I quite enjoyed this broad scope look at the forces that shaped Barack Obama's life, going all the way back to his great-grandparents. Maraniss did some amazing research for the fascinating story that stretches from Kansas to Kenya. In the course of reading this book, I found out that a good friend's father was Obama's mom's landlord! Craziness...there are so many names and dates and places it wouldn't surprise me if everyone in America would lessen their degrees of separation from Obama by I quite enjoyed this broad scope look at the forces that shaped Barack Obama's life, going all the way back to his great-grandparents. Maraniss did some amazing research for the fascinating story that stretches from Kansas to Kenya. In the course of reading this book, I found out that a good friend's father was Obama's mom's landlord! Craziness...there are so many names and dates and places it wouldn't surprise me if everyone in America would lessen their degrees of separation from Obama by reading this book. Most interesting was about Obama as a high school and college student, finding his way without being very conspicuous at all! He was part of a Black Students Organization in college, but no one who was in it really remembers him. "It is hard to imagine a young Bill Clinton participating in any organization without exchanging stories with every person in the room, flirting with every girl, and leaving a lasting impression, for better or worse. By contrast, some of the most active members of the Black Students Organization could not remember Obama at their meetings or parties. Again, he was more the observer—here admiring, there critiquing, always learning, but from a distance."

  26. 4 out of 5

    Lori

    So far I find it fascinating how often this book, written by a Washington Post reporter, proves that the book by Obama himself is exaggerated and false at times. I've laughed out loud at times with the inconsistencies. Since this reporter has done the research himself and talked to those who were close to Obama, you would hope their stories would be the same, but alas they are not. One example is when the reporter spoke to the coach and members of his high school basketball team. Obama claimed So far I find it fascinating how often this book, written by a Washington Post reporter, proves that the book by Obama himself is exaggerated and false at times. I've laughed out loud at times with the inconsistencies. Since this reporter has done the research himself and talked to those who were close to Obama, you would hope their stories would be the same, but alas they are not. One example is when the reporter spoke to the coach and members of his high school basketball team. Obama claimed that he was a benchwarmer because he played "black style" basketball. The coach and team members said that Obama couldn't dunk and so he didn't make any points and then was made to sit out the games. Too funny! The author had intended to write this as a tribute to Obama, but unintentionally proved Obama is full of tales and lies. I will never be a supporter of Obama, but I appreciated the background of his life. I think I have a better understanding of his ideology in some respects, but I still disagree with him. The author did tremendous research and wrote it well. It kept my interest and was well laid out. Now I mostly feel pity for Obama for following such misguided beliefs.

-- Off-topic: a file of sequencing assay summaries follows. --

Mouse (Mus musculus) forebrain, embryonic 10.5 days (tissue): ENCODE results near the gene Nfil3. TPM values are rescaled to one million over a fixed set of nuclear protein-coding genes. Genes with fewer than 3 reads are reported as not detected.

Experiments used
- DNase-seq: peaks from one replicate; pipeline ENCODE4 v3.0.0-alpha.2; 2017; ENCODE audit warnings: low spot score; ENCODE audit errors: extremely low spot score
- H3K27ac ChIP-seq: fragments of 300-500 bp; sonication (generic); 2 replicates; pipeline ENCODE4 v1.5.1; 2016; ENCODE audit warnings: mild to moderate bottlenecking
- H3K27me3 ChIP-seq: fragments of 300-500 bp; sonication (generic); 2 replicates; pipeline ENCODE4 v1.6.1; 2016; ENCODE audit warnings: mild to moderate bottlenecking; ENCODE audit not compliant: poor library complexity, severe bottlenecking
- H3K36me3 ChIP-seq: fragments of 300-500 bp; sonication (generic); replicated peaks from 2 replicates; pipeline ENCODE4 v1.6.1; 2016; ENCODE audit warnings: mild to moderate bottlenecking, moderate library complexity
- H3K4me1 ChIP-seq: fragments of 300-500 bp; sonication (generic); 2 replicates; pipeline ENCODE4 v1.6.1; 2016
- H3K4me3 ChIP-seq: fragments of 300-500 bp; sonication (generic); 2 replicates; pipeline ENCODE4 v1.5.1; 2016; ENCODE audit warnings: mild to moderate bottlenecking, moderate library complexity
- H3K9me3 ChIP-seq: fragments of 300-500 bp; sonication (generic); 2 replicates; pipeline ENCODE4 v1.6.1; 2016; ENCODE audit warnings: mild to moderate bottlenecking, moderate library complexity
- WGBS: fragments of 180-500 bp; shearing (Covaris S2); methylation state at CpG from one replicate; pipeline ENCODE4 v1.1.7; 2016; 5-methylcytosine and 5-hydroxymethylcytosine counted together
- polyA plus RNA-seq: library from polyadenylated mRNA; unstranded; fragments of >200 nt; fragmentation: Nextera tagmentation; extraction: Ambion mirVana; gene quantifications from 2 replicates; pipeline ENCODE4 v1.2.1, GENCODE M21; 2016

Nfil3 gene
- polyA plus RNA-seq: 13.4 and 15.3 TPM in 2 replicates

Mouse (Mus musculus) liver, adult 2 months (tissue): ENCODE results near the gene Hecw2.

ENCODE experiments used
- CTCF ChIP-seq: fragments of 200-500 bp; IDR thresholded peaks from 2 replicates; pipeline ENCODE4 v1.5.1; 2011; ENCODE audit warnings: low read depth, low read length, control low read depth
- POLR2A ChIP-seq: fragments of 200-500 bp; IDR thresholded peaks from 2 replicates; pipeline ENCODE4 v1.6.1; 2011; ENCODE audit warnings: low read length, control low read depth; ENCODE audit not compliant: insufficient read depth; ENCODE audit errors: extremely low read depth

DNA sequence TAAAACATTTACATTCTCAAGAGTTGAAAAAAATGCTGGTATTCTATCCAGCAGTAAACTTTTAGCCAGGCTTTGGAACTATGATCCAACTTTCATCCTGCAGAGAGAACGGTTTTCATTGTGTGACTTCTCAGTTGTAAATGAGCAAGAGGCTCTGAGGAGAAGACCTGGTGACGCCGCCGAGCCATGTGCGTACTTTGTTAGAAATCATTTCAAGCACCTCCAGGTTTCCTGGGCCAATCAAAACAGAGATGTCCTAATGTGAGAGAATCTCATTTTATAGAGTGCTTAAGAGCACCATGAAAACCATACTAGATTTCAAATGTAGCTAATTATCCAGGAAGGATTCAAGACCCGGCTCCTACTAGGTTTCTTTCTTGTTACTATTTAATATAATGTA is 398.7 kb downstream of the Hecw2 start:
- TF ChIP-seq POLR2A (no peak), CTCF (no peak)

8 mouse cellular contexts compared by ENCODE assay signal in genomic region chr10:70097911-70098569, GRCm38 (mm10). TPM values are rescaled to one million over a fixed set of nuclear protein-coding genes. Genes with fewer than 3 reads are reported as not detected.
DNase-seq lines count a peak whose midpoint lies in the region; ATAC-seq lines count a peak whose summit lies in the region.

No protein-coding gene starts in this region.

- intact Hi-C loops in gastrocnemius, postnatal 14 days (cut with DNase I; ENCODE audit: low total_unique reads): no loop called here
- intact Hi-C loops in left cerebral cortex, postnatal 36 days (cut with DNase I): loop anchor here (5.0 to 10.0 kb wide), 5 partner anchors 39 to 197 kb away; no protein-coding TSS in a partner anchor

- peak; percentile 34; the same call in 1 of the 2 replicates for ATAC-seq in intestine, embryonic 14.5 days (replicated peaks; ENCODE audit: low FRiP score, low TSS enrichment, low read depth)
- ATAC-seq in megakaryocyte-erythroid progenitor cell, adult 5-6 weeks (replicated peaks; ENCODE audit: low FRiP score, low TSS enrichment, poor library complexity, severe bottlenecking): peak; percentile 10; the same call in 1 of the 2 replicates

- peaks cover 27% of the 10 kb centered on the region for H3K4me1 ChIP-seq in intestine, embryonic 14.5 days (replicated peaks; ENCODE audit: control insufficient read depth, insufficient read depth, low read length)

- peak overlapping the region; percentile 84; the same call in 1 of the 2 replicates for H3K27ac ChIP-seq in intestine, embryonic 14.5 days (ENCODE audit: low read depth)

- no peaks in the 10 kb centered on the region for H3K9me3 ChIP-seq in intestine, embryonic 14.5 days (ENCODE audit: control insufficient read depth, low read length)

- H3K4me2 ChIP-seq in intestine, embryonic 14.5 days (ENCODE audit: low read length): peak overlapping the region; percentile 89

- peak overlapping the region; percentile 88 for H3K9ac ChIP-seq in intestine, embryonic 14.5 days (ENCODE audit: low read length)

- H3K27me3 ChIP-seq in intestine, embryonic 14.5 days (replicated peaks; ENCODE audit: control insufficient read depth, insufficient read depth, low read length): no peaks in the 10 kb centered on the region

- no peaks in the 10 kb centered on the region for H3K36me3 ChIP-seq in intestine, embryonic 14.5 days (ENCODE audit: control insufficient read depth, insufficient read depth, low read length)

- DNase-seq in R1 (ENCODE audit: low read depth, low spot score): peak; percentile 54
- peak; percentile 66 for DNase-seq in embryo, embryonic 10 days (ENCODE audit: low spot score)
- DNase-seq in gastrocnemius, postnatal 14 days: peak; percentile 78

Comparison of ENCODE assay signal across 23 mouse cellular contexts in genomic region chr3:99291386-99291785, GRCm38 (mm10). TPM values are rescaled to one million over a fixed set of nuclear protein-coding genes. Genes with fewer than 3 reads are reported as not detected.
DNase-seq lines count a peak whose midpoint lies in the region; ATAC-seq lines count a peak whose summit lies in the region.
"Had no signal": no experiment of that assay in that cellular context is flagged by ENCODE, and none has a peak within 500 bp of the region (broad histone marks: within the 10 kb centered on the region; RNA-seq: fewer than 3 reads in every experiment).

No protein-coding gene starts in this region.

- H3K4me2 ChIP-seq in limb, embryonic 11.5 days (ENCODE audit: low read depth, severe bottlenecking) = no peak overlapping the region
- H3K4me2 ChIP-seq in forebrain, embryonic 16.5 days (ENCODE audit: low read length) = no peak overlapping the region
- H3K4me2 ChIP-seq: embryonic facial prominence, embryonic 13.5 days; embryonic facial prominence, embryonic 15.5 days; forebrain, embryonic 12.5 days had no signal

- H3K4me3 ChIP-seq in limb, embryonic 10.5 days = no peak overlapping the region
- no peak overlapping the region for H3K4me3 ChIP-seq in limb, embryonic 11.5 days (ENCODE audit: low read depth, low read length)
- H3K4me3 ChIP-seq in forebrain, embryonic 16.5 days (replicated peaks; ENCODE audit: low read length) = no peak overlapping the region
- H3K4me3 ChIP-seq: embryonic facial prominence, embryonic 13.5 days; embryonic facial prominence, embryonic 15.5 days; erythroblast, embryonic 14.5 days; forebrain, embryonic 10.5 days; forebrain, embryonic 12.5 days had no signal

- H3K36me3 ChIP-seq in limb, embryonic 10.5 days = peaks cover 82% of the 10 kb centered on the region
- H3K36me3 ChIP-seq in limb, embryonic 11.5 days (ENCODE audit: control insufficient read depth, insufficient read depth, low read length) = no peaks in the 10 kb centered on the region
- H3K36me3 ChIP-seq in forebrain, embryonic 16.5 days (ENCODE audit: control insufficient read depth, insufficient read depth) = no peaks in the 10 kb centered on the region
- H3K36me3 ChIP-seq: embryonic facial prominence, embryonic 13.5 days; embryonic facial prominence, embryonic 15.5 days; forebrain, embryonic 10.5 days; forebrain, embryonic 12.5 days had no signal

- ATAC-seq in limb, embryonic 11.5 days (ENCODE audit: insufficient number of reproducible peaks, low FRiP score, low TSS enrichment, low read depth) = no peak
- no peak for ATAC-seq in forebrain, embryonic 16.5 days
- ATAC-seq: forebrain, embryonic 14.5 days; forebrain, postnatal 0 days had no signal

27. 5 out of 5

    wade

    This is an exhaustive study of the family background and early life of Barack Obama. That statement tells you both the strengths and weaknesses of this book. The author has left no stone unturned in delving into the President's past dispelling many myths that his political enemies have used against him. The book also develops just why the President seems to have some of the personality traits he does including coolness and caution. The downside of the book is that the author never found a shred This is an exhaustive study of the family background and early life of Barack Obama. That statement tells you both the strengths and weaknesses of this book. The author has left no stone unturned in delving into the President's past dispelling many myths that his political enemies have used against him. The book also develops just why the President seems to have some of the personality traits he does including coolness and caution. The downside of the book is that the author never found a shred of information that he didn't think was important enough to put in the book. A little more self editing would have been nice. Part of the book I listened to on books on tape and the author did the reading. He seemed to take joy reading lists of difficult African and Indonesian names of people that had little to nothing to do with the Obama story. He seemed to think I found these names, I learned how to pronounce them so I will just throw them into the book. Too much trivia. One of many examples. But I still think is a well done book if you can get past this.